Re: Padding Question (Cramer-Shoup 98 Crypto System)

From: Mark Wooding (
Date: 11/24/04

Date: Wed, 24 Nov 2004 13:08:35 +0000 (UTC)

Oliver Moeller <> wrote:

> I have a Java implementation of Cramer-Shoup 98 Crypto System (see
> links below). Version 2.1 now guarantees to de-crypt to the original
> message by introducing a safe way to pad the clear text message up to
> the required block size.

Cramer-Shoup is IND-CCA2 out of the box, so your padding scheme doesn't
have to have any particularly interesting security properties. CS
already takes care of randomizing the encryption, so padding can be
deterministic. The /only/ job padding needs to do is injectively
transform your message into a member of the appropriate group. This,
alas, is nontrivial.

CS wants to work in a group of prime order. Your suggestions just
encode the message as a large integer and hope for the best, without
regard to whether the result is in the right subgroup of F_p^*.

The CS paper suggests using safe primes (i.e., p = 2 q + 1 with q
prime); then once you've encoded your message as an integer 1 <= m < q,
you can use m^2 as your message representative. Recovery is a matter of
finding the square root in the right range, noting that x^2 = (p - x)^2
(mod p) and decoding the result.

If you're using more general primes then you have a more difficult
problem. If p = q h + 1 for prime q, then you could proceed as above,
using m^h as your message representative. However, extraction of h-th
roots mod p is a nontrivial job, particularly if you want the specific
one which lies between 1 and q, so this rapidly looks like a bad idea.
I found which
shows how to find roots in finite fields, but doesn't seem to be of much
use if you really want /this particular one/. I think this approach is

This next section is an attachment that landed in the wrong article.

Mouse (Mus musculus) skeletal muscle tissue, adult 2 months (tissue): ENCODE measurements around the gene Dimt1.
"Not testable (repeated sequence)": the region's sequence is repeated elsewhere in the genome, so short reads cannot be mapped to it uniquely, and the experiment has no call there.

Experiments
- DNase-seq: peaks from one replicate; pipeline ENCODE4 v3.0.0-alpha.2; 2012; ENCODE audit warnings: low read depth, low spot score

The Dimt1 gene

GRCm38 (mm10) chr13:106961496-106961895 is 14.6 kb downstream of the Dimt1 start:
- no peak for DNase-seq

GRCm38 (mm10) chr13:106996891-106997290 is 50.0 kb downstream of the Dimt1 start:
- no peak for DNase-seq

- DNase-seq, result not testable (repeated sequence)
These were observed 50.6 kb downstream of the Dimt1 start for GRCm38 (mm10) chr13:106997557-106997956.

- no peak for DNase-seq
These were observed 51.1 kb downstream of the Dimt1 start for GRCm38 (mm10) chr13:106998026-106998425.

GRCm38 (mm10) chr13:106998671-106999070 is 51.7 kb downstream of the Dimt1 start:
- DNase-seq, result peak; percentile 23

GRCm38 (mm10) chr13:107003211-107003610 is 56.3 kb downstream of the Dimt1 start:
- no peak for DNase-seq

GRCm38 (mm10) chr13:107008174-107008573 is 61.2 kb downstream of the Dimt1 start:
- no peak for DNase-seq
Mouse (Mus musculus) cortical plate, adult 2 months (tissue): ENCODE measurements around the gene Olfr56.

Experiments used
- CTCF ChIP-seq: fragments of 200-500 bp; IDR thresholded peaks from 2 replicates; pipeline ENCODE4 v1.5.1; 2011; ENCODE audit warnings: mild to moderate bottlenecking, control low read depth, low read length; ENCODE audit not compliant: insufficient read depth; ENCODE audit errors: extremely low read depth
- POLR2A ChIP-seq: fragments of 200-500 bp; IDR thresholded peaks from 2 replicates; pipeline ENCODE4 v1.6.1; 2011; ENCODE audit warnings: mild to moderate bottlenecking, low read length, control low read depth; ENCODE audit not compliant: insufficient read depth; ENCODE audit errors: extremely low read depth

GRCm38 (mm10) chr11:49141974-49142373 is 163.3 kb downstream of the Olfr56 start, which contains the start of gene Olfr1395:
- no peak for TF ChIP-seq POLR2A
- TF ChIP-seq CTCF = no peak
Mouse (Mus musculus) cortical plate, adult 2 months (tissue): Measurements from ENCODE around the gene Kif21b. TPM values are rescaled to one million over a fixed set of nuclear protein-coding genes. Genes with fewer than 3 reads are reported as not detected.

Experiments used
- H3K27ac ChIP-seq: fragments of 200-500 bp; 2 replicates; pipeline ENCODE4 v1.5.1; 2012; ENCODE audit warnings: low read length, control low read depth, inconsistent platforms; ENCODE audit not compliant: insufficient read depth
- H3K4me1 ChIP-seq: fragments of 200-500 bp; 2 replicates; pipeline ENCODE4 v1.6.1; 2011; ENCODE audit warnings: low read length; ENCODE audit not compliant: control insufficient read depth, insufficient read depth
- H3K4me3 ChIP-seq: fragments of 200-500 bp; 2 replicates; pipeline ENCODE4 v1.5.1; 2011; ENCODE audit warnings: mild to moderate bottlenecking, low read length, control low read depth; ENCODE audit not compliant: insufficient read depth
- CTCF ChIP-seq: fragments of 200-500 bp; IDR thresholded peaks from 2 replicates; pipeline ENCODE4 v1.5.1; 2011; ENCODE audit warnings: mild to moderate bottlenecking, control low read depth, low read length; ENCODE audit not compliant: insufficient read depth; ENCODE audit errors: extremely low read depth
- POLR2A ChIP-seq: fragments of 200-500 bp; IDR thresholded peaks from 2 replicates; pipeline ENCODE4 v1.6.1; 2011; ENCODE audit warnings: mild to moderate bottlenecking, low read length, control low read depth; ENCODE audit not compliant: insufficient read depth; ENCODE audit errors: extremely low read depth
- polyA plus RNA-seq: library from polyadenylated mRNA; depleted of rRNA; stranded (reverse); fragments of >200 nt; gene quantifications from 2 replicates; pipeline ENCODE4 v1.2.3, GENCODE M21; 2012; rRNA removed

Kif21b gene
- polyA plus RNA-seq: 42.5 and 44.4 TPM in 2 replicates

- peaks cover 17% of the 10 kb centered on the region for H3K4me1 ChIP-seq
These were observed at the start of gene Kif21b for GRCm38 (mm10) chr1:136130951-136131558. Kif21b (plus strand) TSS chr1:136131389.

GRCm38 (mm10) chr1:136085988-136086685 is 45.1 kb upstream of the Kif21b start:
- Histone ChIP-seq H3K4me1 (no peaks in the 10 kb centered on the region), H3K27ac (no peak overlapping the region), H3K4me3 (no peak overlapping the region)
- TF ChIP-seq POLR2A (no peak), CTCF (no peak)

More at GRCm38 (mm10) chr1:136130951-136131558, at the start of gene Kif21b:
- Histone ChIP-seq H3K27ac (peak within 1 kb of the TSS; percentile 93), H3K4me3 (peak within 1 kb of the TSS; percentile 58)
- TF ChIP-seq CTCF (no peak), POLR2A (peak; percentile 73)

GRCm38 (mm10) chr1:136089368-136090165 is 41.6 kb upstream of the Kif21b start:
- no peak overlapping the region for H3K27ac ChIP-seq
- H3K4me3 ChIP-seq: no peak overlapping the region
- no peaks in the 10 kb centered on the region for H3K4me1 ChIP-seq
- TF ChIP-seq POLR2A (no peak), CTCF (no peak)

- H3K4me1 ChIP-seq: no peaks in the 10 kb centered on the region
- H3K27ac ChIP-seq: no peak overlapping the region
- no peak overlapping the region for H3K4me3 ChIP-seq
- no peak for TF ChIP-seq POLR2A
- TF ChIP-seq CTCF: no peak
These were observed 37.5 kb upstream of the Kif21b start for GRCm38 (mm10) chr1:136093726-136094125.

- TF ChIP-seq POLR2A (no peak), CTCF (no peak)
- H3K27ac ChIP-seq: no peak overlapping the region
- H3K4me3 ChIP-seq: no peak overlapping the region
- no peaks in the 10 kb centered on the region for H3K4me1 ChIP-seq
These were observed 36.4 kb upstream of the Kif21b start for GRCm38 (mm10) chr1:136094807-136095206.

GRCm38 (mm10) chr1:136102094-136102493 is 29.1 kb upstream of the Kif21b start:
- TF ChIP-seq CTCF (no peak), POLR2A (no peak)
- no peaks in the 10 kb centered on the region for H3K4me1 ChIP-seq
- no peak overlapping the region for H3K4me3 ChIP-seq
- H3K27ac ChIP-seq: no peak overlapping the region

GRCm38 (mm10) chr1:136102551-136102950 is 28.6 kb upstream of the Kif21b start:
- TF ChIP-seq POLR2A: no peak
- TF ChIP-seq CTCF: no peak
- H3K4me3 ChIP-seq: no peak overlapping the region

doomed to failure.

Encoding a message as an integer in 1, ..., q - 1 is straightforward.
Suppose that 2^{8 b - 1} <= q < 2^{8 b}, i.e., q needs b bytes to write
it down. Your message M must be b - 2 bytes long or less. Let M' = 00
|| ZZ || 01 || M', where ZZ is a string of zero bytes long enough to
make M' be b bytes long. Transform M' into an integer using the big-
endian convention. Decoding is obvious.

If you're doing CS on an elliptic curve then life is actually a little
easier. Suppose we need b bytes to represent a field element. Choose
some n, about 4 is enough; you'll be able to represent messages M which
are b - n - 2 bytes long with failure probability 2^{-8 n}. Simply
encode M as M' = 00 || I || ZZ || 01 || M, where I is an n-byte counter
starting at 0, and ZZ is a string of zero bytes long enough to make M'
be b bytes long. Now, transform M' into a field element x (using OS2FEP
or whatever) and see if there's a y such that (x, y) is (a) on your
curve and (b) in the right subgroup. If not, then step I on one and try
again. Each try will succeed with probability about 1/2^{1 + h}, where
h is the curve's cofactor. Decoding is again obvious.

Actually, the hybrid approach seems superior in almost every respect.
Choose a random group element, and hash it to obtain a session key for a
symmetric IND-CCA2 encryption scheme. Encrypt your group element with
CS and append the ciphertext of your message encrypted under the session
key. (In practice, DLIES is almost certainly a better bet -- it's
simpler and faster. But I'm guessing this is about CS being cool rather
than practical, and there's nothing wrong with that.)

-- [mdw]